By Elizabeth Labiner
In 2014, Dr. Jerry Won Lee earned his doctorate in the UA English Department’s Rhetoric, Composition, and the Teaching of English program. Dr. Lee notes that many aspects of his graduate experience were important to landing his position and thriving as an Associate Professor at the University of California, Irvine, but he highlights the mentorship and teaching experience as particularly vital.
His mentors encouraged Dr. Lee to pursue his passions, rather than conduct research simply for the sake of researching. In addition, the department’s workshop on the job search provided practice for all aspects of the job market, from CVs to job talks to campus visit dinners. The departmental professional development was augmented by attending conferences, though Dr. Lee acknowledges that conferences are one area in which his approach was not as informed as it might have been:
I attended and presented at many conferences while at UA because I was under the impression that a conference presentation is another line on the CV and a means unto itself. I think I was misguided in two ways. First, the most important thing about the conference is not the line on the CV, but the range of other things you get out of it: learning about what is current in the field, meeting other scholars with shared research interests, getting feedback on your work, and so on. Second, I learned that presenting at a conference is just the tip of the iceberg, and merely presenting at a conference itself doesn’t help you gain much credibility. The key is publishing your work in respected venues, and I’ve since made it a point to be more selective about applying to conferences and trying to limit myself to projects that I know I can develop into a publication in the very near future.
This selectivity is important, particularly for graduate students who are pulled in a multitude of directions by coursework, research, and teaching. Teaching is certainly a double-edged sword, in which the experience gained must be weighed against the time and effort diverted away from research productivity. Though he still advocates for improving working conditions for graduate instructors, Dr. Lee explains,
In retrospect, one of the main advantages of getting my PhD at UA was getting to, and having to, teach 4 semester-long courses each year. “Getting to” teach so much was an advantage in that I was able to gain a lot of experience teaching a wide range of lower-division and upper-division courses, which is not common for graduate students at other institutions. “Having to” teach so much was also an advantage, but only in retrospect. Throughout grad school, I was envious of my peers at other institutions who had lighter teaching loads, and who even had full years off of teaching because their institutions had more competitive fellowship offerings. But in retrospect, having to teach that much while still doing everything else (e.g., publishing and finishing my dissertation) turned out to be good practice for meeting the publication, teaching, and service demands of a faculty position.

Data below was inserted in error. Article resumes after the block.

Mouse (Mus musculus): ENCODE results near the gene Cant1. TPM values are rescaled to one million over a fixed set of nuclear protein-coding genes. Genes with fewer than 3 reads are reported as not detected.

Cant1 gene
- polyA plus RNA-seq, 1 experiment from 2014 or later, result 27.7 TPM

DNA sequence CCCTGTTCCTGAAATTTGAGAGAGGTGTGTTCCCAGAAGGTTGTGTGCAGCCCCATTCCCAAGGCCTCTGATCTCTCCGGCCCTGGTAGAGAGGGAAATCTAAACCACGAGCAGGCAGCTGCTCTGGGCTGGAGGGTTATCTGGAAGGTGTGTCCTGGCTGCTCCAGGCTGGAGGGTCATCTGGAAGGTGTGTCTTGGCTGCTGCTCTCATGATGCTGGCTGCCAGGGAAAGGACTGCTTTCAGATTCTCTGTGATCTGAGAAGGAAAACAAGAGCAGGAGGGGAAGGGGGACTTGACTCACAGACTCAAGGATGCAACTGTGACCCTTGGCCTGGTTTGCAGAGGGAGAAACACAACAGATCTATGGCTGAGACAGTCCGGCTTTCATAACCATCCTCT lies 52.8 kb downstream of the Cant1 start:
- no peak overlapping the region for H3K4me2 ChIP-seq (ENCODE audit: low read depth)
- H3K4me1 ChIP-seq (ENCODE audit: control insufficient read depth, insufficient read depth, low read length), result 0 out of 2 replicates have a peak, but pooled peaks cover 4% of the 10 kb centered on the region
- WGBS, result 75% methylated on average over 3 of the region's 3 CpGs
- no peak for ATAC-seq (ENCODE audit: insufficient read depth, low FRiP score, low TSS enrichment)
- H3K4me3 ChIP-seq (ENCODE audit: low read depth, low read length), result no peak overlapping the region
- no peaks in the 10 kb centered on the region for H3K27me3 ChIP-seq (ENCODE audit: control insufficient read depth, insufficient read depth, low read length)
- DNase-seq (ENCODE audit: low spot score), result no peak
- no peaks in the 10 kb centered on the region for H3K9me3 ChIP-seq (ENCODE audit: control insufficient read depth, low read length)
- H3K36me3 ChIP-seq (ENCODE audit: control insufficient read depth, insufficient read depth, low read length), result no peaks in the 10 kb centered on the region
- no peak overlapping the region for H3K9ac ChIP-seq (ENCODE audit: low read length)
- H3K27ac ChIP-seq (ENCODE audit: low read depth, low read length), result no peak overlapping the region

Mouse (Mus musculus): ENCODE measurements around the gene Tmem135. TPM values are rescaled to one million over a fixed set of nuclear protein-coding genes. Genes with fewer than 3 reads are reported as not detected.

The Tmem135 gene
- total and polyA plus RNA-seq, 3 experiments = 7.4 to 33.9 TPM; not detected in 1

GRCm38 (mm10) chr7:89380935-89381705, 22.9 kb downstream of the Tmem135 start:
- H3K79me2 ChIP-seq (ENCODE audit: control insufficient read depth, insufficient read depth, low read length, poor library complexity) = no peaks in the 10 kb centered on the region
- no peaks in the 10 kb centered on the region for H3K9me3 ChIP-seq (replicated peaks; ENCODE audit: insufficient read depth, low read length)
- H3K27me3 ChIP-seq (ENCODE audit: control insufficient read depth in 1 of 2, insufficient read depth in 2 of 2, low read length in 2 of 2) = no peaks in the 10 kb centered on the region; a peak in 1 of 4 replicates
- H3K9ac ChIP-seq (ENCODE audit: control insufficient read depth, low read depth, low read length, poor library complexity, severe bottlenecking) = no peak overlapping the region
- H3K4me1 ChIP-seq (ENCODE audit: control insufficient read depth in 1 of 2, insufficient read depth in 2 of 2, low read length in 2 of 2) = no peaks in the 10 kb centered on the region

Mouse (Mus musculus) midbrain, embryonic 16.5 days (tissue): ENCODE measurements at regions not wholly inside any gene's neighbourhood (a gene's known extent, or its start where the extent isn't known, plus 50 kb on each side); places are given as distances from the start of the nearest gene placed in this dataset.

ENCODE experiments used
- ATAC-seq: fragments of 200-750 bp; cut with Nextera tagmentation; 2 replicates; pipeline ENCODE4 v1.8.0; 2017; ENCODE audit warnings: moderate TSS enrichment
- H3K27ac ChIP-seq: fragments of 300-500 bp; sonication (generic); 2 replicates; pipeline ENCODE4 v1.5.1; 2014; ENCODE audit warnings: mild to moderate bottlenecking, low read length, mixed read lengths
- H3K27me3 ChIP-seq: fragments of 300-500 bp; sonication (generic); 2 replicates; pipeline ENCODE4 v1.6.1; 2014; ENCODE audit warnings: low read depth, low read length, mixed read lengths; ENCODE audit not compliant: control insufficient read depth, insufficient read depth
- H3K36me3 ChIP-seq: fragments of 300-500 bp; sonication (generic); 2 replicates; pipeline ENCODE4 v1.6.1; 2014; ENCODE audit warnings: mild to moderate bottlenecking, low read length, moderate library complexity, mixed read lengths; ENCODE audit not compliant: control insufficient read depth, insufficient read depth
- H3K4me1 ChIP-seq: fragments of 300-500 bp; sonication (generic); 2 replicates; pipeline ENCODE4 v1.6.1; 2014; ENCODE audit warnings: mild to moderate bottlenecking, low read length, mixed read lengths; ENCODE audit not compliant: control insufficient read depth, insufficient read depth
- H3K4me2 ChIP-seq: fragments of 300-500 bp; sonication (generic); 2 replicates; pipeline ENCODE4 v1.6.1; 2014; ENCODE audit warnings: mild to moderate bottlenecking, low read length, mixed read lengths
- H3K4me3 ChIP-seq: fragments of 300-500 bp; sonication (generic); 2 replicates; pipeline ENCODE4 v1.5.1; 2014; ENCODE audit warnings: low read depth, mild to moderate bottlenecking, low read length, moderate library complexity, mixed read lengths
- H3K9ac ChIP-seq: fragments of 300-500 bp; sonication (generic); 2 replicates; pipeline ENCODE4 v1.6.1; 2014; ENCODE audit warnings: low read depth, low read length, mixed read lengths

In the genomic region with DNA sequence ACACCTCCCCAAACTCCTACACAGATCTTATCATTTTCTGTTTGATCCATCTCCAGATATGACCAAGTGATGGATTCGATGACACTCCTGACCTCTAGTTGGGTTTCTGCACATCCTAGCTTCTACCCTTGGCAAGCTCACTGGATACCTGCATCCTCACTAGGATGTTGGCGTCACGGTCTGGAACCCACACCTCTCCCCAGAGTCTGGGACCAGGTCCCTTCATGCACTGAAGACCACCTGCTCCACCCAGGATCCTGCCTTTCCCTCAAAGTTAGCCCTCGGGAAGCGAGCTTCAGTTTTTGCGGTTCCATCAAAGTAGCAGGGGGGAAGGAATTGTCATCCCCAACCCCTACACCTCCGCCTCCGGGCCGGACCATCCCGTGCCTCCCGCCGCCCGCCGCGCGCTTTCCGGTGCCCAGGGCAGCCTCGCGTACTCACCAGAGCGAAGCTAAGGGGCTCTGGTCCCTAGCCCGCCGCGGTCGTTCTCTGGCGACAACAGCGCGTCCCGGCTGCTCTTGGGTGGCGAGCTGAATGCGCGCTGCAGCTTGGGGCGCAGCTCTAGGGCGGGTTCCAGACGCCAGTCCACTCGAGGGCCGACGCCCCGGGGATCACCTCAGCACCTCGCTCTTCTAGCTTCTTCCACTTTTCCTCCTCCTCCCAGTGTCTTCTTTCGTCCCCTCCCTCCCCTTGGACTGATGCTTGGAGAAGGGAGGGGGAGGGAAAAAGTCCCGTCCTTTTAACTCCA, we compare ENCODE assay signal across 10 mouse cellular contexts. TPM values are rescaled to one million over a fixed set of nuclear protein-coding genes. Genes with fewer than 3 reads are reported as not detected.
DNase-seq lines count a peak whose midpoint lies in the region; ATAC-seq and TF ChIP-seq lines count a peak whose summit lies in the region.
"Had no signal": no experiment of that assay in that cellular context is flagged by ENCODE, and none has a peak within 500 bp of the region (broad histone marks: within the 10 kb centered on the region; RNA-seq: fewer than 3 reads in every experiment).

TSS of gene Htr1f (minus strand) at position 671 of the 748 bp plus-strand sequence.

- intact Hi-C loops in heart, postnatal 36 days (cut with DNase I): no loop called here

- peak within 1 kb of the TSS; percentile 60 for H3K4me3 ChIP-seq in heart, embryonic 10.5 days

The expectations for a new professor are very high, he says, and the time management tactics honed during his graduate work are still critical to his success. As is typical for professors, Dr. Lee is expected to publish, teach, and contribute service to the university and the profession, and is evaluated not only on teaching, but on the quality and quantity of his research and publications.
Dr. Lee is delighted to have been hired to a position in an interdisciplinary English department, with joint appointments across three other departments (Anthropology, East Asian Languages & Literatures, and Asian American Studies). His job affords him the opportunity to pursue inter- and transdisciplinary research. He stresses that he was lucky because the search committee for his current position was looking for a person whose area of specialization was rhetorical studies and applied linguistics, but also someone who could fit in an English department that specializes in literature and theory. This fit did not come easy; Dr. Lee sent over fifty applications to tenure-track job openings, twelve of which led to the interview stage, but he felt that only a couple had real interest in him as a candidate. “To be sure, I think it’s increasingly common for search committees to look for candidates who have multiple areas of specialization and can teach a wide range of classes, even at research universities,” Dr. Lee says. “The problem is, you kind of have to be lucky and hope that your profile aligns with what search committees happen to be looking for in a given year.”
Dr. Lee’s work and tenacity have landed him in a career he loves for many reasons. He enthuses,
I have access to time, resources, and support to pursue scholarship that I believe in, and I have the opportunity to teach courses based on my current research projects, which ends up being a good thing not only for me but also my students. Further, I love being in a place where I get to teach demographically and linguistically diverse students: 85% of the students at UCI are ethnic minorities, and over half are first-generation college students.
Dr. Lee cites his scholarly exemplars as those who are intelligent and do great work but who are also kind and humble. He’s living by their example already.